Self-confidence while. I’ve struggled with self-esteem for as

Self-confidence relates to every aspect of our lives, yet so many of us struggle to find it.Self-confidence, or self-esteem, is how we value ourselves. We can see ourselves in either a positive or negative light. More often though, we depict all our flaws and break ourselves down into nothingness. We worry about what others might think about us. We blame ourselves for things that aren’t our fault. We lay out our weaknesses, but fail to see our strengths. We forget to be ourselves and try to become someone we’re not!This blog post has been sat gathering dust for a while. I’ve struggled with self-esteem for as long as I can remember. Over recent years, however, it had become increasingly worst. It led to heightened anxiety levels, to the point I couldn’t enjoy social situations anymore. I’d worry about what others thought of me, what they’d say behind my back, and I’d compare myself to everyone in the room – their pro’s against all my cons.It sounds ridiculous, how something that seems so insignificant could affect my life so much! But, because I was worrying SO much about what others thought of me, I’d put a lot of pressure on myself to change how I looked so I could be accepted. As a result, this led to an eating disorder, without me even realising it!It was an exhausting battle! I’d read a lot online about the perfect body, and I’d hear girls at school trying to lose weight that I questioned as to why I wasn’t also. I’d compare myself to models in magazines – you know, those photoshopped models and this slowly developed into an obsession. If I didn’t look like these women, or if I wasn’t skinny enough, then I felt nobody would like me. It damaged my confidence and food became a fear. An apple day may keep the doctor away, but eating nothing else did not! I’d also forgotten that I was an athlete, training every single day, burning calories and needed more fuel to keep my energy levels up. My body was crying out for nourishment.I was battling an unforgiving relationship. It wasn’t healthy and if I had carried on it would have only become a lot worst! A pinnacle point for me, however, was realising how it was affecting everyone else around me. When everything was laid out bare on the table, I couldn’t hide it anymore. I had to choose recovery with each new day. There were so many times when I just wanted to throw the towel in and give up because the fight seemed too much to handle. But fortunately, from seeking help, I had a very supportive network around me.We need to live our life to the fullest and this involves maintaining a balanced outlook on life. Firstly, you need to stop comparing yourself to others. When we compare ourselves to someone else, we pick out our flaws and compare them to the best things we know about them. Ask yourself this though, is that a fair comparison? In doing so, you’re only going to bring yourself down.Secondly, remember no two people are the same. We are all unique in our own ways. Don’t pretend to be someone you’re not for the sake of being accepted by others. Champion the things that make you unique and find confidence in them. Focus on the positives and less on the negatives. Views failures as learning experiences. Learn from your mistakes and try again. Remember that it’s not over when you lose, it’s over when you quit.It’s not an easy journey to finding confidence, but it is not impossible! Learn to be kinder to yourself, accept your flaws and be less self-sabotaging. When you learn to give yourself some love, you’ll feel a lot happier about it.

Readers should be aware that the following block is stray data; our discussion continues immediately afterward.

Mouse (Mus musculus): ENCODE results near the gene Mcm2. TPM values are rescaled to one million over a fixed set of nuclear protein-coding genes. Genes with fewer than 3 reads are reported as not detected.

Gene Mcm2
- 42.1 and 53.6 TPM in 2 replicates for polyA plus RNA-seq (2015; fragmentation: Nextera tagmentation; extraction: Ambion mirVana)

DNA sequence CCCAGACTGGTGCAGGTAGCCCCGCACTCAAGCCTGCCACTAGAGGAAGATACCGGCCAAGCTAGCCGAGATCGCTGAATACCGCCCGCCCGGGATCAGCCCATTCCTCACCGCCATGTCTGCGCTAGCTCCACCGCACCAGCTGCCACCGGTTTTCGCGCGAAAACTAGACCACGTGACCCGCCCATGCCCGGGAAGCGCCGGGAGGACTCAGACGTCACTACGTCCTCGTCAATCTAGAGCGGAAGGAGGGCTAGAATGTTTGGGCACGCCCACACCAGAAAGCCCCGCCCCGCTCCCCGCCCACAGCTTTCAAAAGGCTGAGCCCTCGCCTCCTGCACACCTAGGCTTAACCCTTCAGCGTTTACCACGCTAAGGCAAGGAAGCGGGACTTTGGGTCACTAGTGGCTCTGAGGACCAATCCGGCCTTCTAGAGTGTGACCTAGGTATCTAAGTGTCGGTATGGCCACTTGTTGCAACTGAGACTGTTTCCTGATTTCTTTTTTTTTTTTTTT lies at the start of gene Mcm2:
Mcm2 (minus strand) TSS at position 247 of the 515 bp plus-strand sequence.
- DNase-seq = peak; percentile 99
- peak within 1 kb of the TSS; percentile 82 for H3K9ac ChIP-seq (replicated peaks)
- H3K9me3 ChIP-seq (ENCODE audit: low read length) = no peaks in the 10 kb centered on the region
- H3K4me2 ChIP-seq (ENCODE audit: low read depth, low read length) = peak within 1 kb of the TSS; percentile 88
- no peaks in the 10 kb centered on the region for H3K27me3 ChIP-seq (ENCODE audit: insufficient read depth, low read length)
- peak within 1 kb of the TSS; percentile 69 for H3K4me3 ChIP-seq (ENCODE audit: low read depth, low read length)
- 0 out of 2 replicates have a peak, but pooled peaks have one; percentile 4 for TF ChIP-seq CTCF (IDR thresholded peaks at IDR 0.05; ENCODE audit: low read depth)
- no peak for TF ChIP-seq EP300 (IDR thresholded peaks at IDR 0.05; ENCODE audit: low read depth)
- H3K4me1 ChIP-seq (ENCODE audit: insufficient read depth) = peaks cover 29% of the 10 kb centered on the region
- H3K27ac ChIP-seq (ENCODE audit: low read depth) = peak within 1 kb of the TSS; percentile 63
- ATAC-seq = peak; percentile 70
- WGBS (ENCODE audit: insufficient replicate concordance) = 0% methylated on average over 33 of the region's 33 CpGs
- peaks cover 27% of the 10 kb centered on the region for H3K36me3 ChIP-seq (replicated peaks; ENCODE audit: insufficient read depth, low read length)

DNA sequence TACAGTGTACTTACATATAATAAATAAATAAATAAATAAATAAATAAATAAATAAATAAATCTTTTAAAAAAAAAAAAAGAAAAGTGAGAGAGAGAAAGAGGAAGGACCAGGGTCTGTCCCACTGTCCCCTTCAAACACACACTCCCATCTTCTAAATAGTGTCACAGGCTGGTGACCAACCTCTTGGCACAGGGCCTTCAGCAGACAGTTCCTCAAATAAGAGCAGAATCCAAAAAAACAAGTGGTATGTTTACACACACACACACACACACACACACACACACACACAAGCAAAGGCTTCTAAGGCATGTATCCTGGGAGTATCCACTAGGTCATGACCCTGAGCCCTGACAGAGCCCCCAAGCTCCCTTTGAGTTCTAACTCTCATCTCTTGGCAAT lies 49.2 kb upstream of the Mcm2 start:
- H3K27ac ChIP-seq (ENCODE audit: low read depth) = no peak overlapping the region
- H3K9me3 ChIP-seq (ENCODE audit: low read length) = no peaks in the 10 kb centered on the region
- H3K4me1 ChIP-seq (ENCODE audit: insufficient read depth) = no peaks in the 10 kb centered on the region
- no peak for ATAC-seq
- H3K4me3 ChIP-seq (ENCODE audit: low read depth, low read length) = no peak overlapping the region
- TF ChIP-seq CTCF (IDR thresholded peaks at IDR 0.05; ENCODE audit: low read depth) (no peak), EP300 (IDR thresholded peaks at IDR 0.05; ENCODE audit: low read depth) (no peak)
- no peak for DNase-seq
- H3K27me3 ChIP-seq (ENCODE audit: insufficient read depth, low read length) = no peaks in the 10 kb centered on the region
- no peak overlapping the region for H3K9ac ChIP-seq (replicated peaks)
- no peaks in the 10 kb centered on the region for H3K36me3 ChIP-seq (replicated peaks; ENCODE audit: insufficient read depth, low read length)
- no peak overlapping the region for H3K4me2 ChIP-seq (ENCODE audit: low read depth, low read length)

I'm Shane!

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